Thursday, October 08, 2009

Bye, bye, coleus! And hello, coleus!

coleuses 002The coleus are back!

Welcome to the the official grand opening of…

Indoor Coleus Season 2009/2010!

For those who aren’t gardeners, October 6th marks Toronto’s average First Frost Date. That means some years we get frost earlier, some years later. Like a baby’s due date, it’s the date you’re pretty much assured you won’t get the first frost.


But it’s a bell curve. After that date, it becomes increasingly less likely that you’ll make it through the night without at least a few sub-zero hours.

The problem with windowsill coleus has always been keeping them afloat in the glasses while they root. The cuttings I start with are all different lengths and widths and the shorter ones tend to slip under the water, especially if they’re sharing a glass with longer cuttings. If they go under for too long, the leaves get slimy and start to rot, and eventually (faster for small vulnerable cuttings and some picky varieties), the cutting dies.

temp_flexblossomcrownLuckily, coleus are sturdy and I can usually catch them before they drown, but now, perhaps, the good Lee Valley folks may have solved the problem for good with their Flexible Blossom Crown (yes, it’s a slightly strange name).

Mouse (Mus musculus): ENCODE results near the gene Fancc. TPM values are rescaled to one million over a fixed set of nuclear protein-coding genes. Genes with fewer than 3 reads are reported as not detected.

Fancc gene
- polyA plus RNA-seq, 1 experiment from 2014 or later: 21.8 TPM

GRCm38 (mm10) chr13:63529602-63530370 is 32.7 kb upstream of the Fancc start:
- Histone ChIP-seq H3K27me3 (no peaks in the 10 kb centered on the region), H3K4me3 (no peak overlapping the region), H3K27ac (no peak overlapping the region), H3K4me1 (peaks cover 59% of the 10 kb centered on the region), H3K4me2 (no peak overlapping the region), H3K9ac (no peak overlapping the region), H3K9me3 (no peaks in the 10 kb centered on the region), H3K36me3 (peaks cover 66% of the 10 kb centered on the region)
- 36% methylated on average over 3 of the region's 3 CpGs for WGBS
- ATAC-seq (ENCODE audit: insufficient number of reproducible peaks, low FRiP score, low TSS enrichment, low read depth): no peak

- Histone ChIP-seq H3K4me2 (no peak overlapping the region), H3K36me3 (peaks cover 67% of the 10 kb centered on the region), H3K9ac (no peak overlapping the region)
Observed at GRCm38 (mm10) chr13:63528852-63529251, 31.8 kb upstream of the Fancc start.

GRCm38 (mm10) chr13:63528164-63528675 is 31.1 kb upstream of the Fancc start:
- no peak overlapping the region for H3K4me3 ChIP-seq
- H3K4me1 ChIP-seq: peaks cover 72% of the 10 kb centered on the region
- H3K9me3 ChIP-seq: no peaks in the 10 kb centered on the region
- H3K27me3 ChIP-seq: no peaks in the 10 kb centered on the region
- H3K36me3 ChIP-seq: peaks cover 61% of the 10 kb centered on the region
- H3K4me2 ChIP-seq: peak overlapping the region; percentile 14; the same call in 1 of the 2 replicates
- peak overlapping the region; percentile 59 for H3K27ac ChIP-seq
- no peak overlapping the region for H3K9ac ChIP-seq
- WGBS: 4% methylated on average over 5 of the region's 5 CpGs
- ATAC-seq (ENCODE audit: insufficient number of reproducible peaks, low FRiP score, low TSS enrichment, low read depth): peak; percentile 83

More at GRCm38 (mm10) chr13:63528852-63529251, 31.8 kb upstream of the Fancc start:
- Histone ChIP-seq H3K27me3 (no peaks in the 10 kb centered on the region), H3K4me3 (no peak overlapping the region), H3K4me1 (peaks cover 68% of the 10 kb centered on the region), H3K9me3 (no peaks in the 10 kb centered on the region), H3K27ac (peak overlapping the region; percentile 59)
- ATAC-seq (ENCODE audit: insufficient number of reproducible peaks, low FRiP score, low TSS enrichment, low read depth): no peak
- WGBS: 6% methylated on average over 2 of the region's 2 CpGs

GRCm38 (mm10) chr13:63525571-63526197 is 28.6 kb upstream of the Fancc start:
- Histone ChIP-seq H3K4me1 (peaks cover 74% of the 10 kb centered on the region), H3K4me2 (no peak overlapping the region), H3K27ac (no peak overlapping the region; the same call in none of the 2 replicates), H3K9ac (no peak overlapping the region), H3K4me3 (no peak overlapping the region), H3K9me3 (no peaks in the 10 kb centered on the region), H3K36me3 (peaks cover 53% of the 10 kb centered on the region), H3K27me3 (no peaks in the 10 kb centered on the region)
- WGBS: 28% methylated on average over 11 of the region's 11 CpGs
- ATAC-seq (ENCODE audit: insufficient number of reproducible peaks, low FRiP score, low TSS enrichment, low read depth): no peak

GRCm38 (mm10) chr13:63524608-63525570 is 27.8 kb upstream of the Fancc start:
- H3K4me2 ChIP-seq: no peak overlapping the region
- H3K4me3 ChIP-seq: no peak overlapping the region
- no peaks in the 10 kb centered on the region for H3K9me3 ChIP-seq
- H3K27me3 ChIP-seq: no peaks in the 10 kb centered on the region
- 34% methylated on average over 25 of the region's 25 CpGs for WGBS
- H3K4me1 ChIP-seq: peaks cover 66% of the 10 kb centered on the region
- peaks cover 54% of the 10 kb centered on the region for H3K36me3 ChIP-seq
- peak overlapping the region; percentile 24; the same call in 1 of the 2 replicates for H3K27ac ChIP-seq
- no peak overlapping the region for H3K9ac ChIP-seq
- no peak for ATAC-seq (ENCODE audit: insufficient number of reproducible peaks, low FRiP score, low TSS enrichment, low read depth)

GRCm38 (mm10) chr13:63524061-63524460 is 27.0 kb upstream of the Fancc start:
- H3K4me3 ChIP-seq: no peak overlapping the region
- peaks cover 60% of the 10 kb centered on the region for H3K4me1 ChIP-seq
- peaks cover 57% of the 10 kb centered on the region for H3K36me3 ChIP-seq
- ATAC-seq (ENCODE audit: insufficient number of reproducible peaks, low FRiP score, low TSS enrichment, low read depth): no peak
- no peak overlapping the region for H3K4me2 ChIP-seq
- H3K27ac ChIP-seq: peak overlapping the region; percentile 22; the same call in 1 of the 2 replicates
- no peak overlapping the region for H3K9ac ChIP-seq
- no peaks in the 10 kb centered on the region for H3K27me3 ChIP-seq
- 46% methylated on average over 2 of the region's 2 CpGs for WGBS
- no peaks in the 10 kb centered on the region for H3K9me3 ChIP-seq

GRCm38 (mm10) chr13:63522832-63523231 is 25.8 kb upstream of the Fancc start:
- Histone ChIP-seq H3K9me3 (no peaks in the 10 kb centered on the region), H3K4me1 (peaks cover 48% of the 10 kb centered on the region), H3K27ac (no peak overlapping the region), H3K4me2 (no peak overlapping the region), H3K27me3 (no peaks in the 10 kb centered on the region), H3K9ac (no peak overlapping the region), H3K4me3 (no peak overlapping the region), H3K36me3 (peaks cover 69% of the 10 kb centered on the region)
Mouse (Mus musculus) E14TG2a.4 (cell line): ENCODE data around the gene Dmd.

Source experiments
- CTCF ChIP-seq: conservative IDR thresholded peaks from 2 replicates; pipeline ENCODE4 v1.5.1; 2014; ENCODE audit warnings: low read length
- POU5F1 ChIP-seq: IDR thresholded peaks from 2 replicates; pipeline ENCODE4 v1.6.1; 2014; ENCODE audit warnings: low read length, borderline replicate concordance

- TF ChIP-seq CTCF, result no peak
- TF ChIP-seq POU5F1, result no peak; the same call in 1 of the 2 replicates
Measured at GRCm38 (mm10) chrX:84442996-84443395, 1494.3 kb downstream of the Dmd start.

The crown does indeed flex quite generously over the top of a standard drinking glass, allowing a good-sized “web” over the top of the glass to poke coleus cuttings through.

coleuses 003I don’t want to crowd the cuttings too much, so I’ve stuck maybe 5-6 in each glass. There’s only one glass full in this picture, but I have two on the go now… with two glasses left for future cuttings I still need to take from the backyard coleus.

So far, so good! This picture shows a bunch of different-length cuttings (you can kind of see that the bottoms are not even), all leaves perched high and dry above the water.

It’s a delicate balance – no pun intended. The danger with keeping the leaves well above the water level is that some of the shorter cuttings could dry out as the water evaporates. But (see above), coleus are sturdy (now you know why I grow them!) and I can usually catch them before they dry out. Once they have a bit of root stretching farther into the water, they dry out less easily anyway.

In case you’re curious, here’s last fall’s post to mark Indoor Coleus Season 2008/2009! What a heartwarming tradition.

Still to bring in:

~ Coleus from the backyard

~ Ornamental peppers

~ Fuchsia(s) that I want to save

~ Banana! Oh, no! My mother is having her floors redone next week… where will my lovely, beloved banana tree live out the winter?!?

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